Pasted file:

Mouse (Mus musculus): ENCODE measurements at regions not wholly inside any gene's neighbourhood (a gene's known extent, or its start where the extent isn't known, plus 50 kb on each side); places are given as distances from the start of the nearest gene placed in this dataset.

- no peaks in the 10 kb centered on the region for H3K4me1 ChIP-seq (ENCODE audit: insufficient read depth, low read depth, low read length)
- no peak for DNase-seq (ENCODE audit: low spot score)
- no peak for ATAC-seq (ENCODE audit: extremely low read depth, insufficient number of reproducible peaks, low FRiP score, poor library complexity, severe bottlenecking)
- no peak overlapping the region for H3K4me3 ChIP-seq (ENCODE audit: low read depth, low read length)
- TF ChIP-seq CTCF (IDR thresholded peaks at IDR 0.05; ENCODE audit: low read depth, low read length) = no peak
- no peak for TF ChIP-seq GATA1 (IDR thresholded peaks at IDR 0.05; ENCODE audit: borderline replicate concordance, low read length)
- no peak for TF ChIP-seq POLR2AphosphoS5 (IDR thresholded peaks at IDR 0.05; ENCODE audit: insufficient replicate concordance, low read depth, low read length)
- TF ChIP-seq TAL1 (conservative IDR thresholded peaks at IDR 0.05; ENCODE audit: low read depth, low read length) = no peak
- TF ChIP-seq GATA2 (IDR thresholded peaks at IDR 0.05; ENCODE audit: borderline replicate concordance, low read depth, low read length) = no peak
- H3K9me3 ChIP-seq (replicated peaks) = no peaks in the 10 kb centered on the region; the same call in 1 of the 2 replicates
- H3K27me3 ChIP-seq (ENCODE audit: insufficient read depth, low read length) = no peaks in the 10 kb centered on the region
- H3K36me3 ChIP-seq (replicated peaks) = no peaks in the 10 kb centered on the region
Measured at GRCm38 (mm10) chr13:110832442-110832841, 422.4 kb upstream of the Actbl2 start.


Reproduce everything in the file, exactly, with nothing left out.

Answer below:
Mouse (Mus musculus): ENCODE measurements at regions not wholly inside any gene's neighbourhood (a gene's known extent, or its start where the extent isn't known, plus 50 kb on each side); places are given as distances from the start of the nearest gene placed in this dataset.

- no peaks in the 10 kb centered on the region for H3K4me1 ChIP-seq (ENCODE audit: insufficient read depth, low read depth, low read length)
- no peak for DNase-seq (ENCODE audit: low spot score)
- no peak for ATAC-seq (ENCODE audit: extremely low read depth, insufficient number of reproducible peaks, low FRiP score, poor library complexity, severe bottlenecking)
- no peak overlapping the region for H3K4me3 ChIP-seq (ENCODE audit: low read depth, low read length)
- TF ChIP-seq CTCF (IDR thresholded peaks at IDR 0.05; ENCODE audit: low read depth, low read length) = no peak
- no peak for TF ChIP-seq GATA1 (IDR thresholded peaks at IDR 0.05; ENCODE audit: borderline replicate concordance, low read length)
- no peak for TF ChIP-seq POLR2AphosphoS5 (IDR thresholded peaks at IDR 0.05; ENCODE audit: insufficient replicate concordance, low read depth, low read length)
- TF ChIP-seq TAL1 (conservative IDR thresholded peaks at IDR 0.05; ENCODE audit: low read depth, low read length) = no peak
- TF ChIP-seq GATA2 (IDR thresholded peaks at IDR 0.05; ENCODE audit: borderline replicate concordance, low read depth, low read length) = no peak
- H3K9me3 ChIP-seq (replicated peaks) = no peaks in the 10 kb centered on the region; the same call in 1 of the 2 replicates
- H3K27me3 ChIP-seq (ENCODE audit: insufficient read depth, low read length) = no peaks in the 10 kb centered on the region
- H3K36me3 ChIP-seq (replicated peaks) = no peaks in the 10 kb centered on the region
Measured at GRCm38 (mm10) chr13:110832442-110832841, 422.4 kb upstream of the Actbl2 start.